The History of the Most Influential Musician of the 2010’s

A Journey Through Tyler, The Creator’s Discography

It doesn’t seem to take a lot to get big in the music world nowadays. All you need is a well-timed, very listenable, pop-like, one-hit wonder and I guarantee it will be streamed on the radio 24 hours a day for months. Just ask Doja Cat.

The fact is that musicians like Doja Cat aren’t very relatable and their music isn’t very meaningful. Sure, I can agree that it sounds good and is extremely catchy, but is it artistically different from any of the other thousand catchy pop tunes that have been released in the months since then? Realistically, it isn’t. That is where Tyler, The Creator’s music differs entirely.

In 2009, an 18 year old Tyler Okonma would be living in his grandmother’s house where he made beats, sampled various artists, and presented his talent to the world (the internet) with his self-made debut album Bastard. Tyler released the mixtape under the name “Tyler, The Creator,” a name that somehow stuck with him. Bastard’s sound is very grungy, violent, offensive, and certainly not for the faint of heart, which makes sense because the entire album is essentially one big artistic concept. Through a therapy session with fictional character “Dr. TC,” Tyler reveals his frustrations being a bastard; a child born of parents who aren’t married to each other. Having been very vocal about his father’s absence in his life early on, Tyler voices his feelings about his situation, his temper, and his deepest, darkest, intrusive thoughts through 15 unsettling but therapeutic tracks. Therapeutic in the sense that smashing vases with a baseball bat is therapeutic.

(The school seems to have blocked all images of the Bastard album cover.)

While Bastard sparked some buzz on the internet and attracted a cult following, Tyler wouldn’t see mainstream success until his 2011 debut STUDIO album Goblin. A continuation of his story with Dr. TC from Bastard, Goblin really shot Tyler, The Creator into stardom. More specifically, his second track on Goblin, Yonkers, is what gained him mass notoriety. Attempting to mock the New-York-style rap at the time, Tyler perfectly created a loud, brash, and deep beat with vile lyrics that captured the attention of the music industry. If the song itself hadn’t done enough, the music video where he ate a live cockroach, puked, and appeared to hang himself at the end certainly did. While Goblin did get The Creator’s name out there, the actual content of the album, in my opinion, mostly fell flat. It felt like it was attempting to mimic the uncomfortable, violent rap that he displayed genuinely on Bastard, but this time it didn’t feel as genuine. Those emotions that Tyler felt making Bastard were real and dark, while it sounds like Goblin is a mere continuation of that for the sake of familiarity.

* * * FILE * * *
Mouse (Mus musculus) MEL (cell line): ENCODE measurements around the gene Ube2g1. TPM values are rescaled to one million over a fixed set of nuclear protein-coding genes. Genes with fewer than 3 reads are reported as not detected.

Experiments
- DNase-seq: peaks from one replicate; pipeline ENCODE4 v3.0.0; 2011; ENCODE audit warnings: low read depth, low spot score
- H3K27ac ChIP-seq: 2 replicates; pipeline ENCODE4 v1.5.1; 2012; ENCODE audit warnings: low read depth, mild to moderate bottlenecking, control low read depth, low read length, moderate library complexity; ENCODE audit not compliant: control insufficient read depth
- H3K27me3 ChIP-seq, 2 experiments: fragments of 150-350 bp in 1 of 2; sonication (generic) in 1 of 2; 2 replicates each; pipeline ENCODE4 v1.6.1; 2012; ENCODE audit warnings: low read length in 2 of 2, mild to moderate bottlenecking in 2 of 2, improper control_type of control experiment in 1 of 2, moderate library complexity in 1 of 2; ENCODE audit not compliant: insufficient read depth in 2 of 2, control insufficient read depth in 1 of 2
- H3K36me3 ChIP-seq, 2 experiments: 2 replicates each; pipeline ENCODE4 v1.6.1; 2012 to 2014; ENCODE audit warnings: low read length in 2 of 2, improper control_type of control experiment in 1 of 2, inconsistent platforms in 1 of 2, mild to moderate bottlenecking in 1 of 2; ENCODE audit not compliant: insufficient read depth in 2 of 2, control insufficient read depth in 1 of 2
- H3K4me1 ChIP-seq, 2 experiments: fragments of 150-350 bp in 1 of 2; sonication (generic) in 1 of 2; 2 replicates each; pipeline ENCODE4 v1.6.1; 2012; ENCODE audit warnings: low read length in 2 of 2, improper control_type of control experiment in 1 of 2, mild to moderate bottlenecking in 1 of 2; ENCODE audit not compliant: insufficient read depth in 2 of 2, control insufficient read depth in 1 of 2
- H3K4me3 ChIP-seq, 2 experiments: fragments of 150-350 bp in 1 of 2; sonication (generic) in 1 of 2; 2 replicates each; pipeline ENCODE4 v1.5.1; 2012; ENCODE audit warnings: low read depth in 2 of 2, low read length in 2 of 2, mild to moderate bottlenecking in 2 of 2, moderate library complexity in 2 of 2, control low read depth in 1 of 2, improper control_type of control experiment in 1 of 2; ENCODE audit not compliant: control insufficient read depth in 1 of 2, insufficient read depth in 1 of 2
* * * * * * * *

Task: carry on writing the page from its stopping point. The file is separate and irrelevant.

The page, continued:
From that point on, Tyler was well-off enough to be able to flex his creative muscles. He deviated from his version of normal with his 2013 second studio album Wolf. Wolf explored Tyler’s growth and lasting immaturity with the story involving a final therapy session with Dr. TC and his ventures in a mental health corrective facility disguised as summer camp Camp Flog Gnaw. His style of music evolved from his last album, seeming to explore more artsy and jazzy sounds while still maintaining those shocking bars that gained him notoriety in the first place. While Wolf and Cherry Bomb, his next 2015 third studio album, came out to not so hot critical reception, they both demonstrated Tyler’s growth and deviation from his old style. The songs started to become more introspective and deep and less stuck in the rap genre.

Everything would change with his 2017 fourth studio album Flower Boy, alternatively known as Scum F*** Flower Boy. Many claim this album to be one of the most influential albums of the 2010’s and for good reason. Flower Boy’s sound and presentation is one of floatiness, suave, magicallity and, as Tyler himself put it, “a score to a movie rather than an album.” His talent truly shines through in the production and lyricism for Flower Boy especially, with everything sounding super crisp and intentional, a far cry from his older Bastard days, and minimalist lyricism from Tyler himself to allow his features to stand out. Not only was Flower Boy Tyler’s first breakthrough album that people took seriously in a musical sense, but it was also the album where Tyler showed the most vulnerable side of himself. In track seven, Garden Shed, Tyler comes out of the garden shed, his own version of the metaphorical closet that many homosexual and bisexual people find themselves in, too afraid to come out and reveal themselves to the world. He let everything out in Flower Boy and it paid off, becoming one of his most revered albums, demonstrating to the music, art, and fashion world that Tyler, The Creator was on the up and up.

(Flower Boy 2017)

If they hadn’t already gotten the memo with Flower Boy, they certainly would with Tyler’s 2019 fifth studio album IGOR.

(IGOR 2019)

If this has been at all interesting, look out for the second part of this article! I’ll explain the story, reception, and sound of IGOR and his most recent album Call Me If You Get Lost. Thanks for reading! Make sure to tune in!